Apart from Winsor’s attempts to contact Lebon in France, and his own vague references to youthful experiments, nothing has emerged about Winsor’s technical experience in making gas - and his knowledge, on the evidence of his pamphlets seems to have been sketchy, to say the least. There is just one contemporary comment that he was responsible for some small scale gas making plants. He is however known to have had two bases for experimental work, the earliest in a building once associated with balloon ascents.
One of the few clues which we have about the earliest gas making plant in London comes from William Matthews. Matthews could be described as a sort of early gas ‘groupie’. There were a number of them about, but Matthews wrote down what he saw going on at the time. He said that Winsor was backed by a ‘Mr.Kenzie’ who lent him premises. This ‘Kenzie’ was, he said, a retired coach builder who 'lived near Green Park'. This story is backed by one of Winsor’s young assistants whose name was Stephen Hutchinson. Hutchinson claimed to have invented a gas purification system himself while working for Winsor in ‘Green Street’. In fact one of Winsor’s publications gives an address - 41 Green Street.
The Horwood Plan, which is of about the right date, shows some very interesting information about this address. 41 Green Street is shown as the entrance to a very large open space which seems to fill up an entire block at the back of the street. It is marked ‘Rhedarium’ - and this is described in the relevant volume of the ‘Survey of London’ whose anonymous researcher has also picked up the connection with Winsor and his experiments with coal gas. The Rhedarium had been built as military stables in 1738 and then sold, in 1784, to be used as a coach manufactory by a Mr. Murdoch MacKenzie.
There are yet more tantalising connections - since, on 30th November 1784, it had been the site of departure for one of Blanchard’s balloon flights. That balloon had used hydrogen gas prepared by Argand (the Swiss inventor of the oil burner) himself. Of such interest was the flight that Matthew Boulton, William Murdoch’s employer, was kept informed of events throughout.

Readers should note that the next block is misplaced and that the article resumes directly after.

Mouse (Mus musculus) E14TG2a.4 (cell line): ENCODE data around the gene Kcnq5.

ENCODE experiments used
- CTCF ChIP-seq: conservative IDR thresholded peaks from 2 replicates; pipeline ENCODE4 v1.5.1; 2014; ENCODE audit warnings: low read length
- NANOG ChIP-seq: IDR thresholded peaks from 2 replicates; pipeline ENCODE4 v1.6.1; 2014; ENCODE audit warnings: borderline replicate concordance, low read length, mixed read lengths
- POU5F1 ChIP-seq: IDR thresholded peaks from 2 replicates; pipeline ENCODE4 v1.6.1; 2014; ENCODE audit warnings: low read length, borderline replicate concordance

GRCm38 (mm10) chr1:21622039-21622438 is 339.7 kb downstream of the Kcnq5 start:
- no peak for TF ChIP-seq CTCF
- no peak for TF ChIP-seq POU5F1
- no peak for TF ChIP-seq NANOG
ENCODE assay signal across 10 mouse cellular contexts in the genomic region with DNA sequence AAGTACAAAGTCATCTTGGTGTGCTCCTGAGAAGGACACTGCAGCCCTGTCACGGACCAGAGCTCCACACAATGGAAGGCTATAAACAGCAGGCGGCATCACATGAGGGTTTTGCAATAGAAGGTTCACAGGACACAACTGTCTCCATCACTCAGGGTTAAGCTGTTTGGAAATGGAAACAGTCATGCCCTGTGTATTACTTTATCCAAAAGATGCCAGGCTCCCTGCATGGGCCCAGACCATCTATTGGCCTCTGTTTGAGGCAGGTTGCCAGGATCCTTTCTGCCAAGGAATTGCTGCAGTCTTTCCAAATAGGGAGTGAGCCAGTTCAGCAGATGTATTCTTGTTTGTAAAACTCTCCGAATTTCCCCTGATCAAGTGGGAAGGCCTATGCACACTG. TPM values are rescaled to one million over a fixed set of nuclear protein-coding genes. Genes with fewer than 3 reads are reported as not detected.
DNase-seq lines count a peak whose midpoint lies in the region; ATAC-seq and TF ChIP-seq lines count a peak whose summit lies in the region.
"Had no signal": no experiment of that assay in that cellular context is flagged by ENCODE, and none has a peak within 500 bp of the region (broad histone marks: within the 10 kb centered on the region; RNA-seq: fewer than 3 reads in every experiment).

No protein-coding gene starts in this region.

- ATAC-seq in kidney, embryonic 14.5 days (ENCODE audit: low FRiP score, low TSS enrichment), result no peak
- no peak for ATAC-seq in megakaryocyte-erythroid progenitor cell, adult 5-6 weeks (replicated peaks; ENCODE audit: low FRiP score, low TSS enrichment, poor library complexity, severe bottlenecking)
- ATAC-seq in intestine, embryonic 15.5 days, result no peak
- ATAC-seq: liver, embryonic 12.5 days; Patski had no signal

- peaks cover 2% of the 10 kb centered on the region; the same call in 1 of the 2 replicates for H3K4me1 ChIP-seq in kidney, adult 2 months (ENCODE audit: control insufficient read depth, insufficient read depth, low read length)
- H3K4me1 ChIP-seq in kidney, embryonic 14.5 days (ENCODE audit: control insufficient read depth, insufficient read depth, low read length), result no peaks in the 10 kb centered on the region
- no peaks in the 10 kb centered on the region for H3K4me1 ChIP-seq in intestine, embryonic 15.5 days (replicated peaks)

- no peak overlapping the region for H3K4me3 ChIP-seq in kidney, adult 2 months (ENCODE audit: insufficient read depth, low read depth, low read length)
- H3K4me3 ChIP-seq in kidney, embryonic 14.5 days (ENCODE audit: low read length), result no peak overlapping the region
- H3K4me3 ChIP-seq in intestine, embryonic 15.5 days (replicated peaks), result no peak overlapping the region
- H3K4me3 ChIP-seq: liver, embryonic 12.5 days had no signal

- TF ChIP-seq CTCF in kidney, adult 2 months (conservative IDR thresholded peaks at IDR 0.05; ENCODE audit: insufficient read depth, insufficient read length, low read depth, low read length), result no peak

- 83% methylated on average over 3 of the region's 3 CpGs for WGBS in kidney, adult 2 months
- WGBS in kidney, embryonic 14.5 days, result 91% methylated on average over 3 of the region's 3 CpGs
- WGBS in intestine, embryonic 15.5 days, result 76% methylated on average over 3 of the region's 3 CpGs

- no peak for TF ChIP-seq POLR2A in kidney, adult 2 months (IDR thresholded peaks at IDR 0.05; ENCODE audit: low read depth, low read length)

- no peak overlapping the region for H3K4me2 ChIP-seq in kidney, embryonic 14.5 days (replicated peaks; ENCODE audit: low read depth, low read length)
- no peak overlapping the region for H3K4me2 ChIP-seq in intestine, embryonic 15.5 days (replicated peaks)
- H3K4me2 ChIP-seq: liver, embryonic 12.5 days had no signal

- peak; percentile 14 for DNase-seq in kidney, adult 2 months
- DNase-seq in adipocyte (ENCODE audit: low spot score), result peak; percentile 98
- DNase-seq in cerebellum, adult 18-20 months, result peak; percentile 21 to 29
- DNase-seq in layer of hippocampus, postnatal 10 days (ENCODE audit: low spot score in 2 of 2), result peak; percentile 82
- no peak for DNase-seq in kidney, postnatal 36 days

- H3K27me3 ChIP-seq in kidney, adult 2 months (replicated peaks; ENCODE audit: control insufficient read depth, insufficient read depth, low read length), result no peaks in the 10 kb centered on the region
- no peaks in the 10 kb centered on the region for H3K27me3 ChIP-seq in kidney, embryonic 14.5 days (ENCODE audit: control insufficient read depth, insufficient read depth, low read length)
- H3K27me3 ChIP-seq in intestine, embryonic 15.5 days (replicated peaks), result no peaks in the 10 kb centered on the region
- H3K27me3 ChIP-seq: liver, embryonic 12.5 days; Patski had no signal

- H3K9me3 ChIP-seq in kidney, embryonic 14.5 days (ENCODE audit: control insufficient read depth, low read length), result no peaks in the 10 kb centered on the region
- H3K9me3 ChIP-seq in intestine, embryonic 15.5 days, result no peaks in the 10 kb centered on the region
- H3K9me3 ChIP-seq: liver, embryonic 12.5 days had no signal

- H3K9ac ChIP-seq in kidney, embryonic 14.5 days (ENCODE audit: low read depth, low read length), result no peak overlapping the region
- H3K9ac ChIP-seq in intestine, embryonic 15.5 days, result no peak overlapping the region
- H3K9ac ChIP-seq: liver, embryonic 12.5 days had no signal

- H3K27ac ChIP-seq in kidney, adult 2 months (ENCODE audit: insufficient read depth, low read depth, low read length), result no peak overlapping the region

So - who was Murdoch MacKenzie? What, and who, did he know? What was his interest? Why did he support Winsor? Who were his associates and backers? Unfortunately, it has not been possible to answer these questions. There is however, another co-incidence in Green Street – nearby was the home of the future naval hero and adventurer, Thomas Cochrane. He was the son of the Earl of Dundonald, one of the earliest demonstrators of gas lighting and himself an inventor of lighting systems based on coal oils. In 1809 he was to pioneer the use of Congreve's rockets in the battle of the Aix Roads.
As with so much else in the early gas industry it is tempting to ask - what was really going on? The Rhedarium was demolished in 1914. The block of buildings which surrounded it are now diplomatic buildings and the road abuts directly onto Park Lane. 41 Green Street has been rebuilt and the old entrance blocked up. To the rear is Wood Mews where 'Renaissance Court’, bearing the date of 1887, appears as a pastiche of an earlier stable block. Inside the block is a big, inaccessible garden full of large mature trees - some of them could well date from Winsor’s day. A garden which might yet hold a lot of secrets.
What did Winsor’s work in Green Street amount to? Probably just a small demonstration plant -‘simple and informal’ consisting of two retorts, one on each side of a kitchen fire. Gas made was led to a condenser and taken by pipe to the parlour above. It generated enough gas to light four candlesticks and a glass globe which served to heat, or to boil water or warm dishes - thus ‘inflammable air may.. be led from the kitchen to any room to be applied for cooking, heating and lighting at the same time’. This small scale and domestic arrangement was the forerunner, not only of massive gas works, but of many small gas lighting plants, designed to heat and light a house and which represent a popular, but almost totally unresearched, field in which the gas industry grew.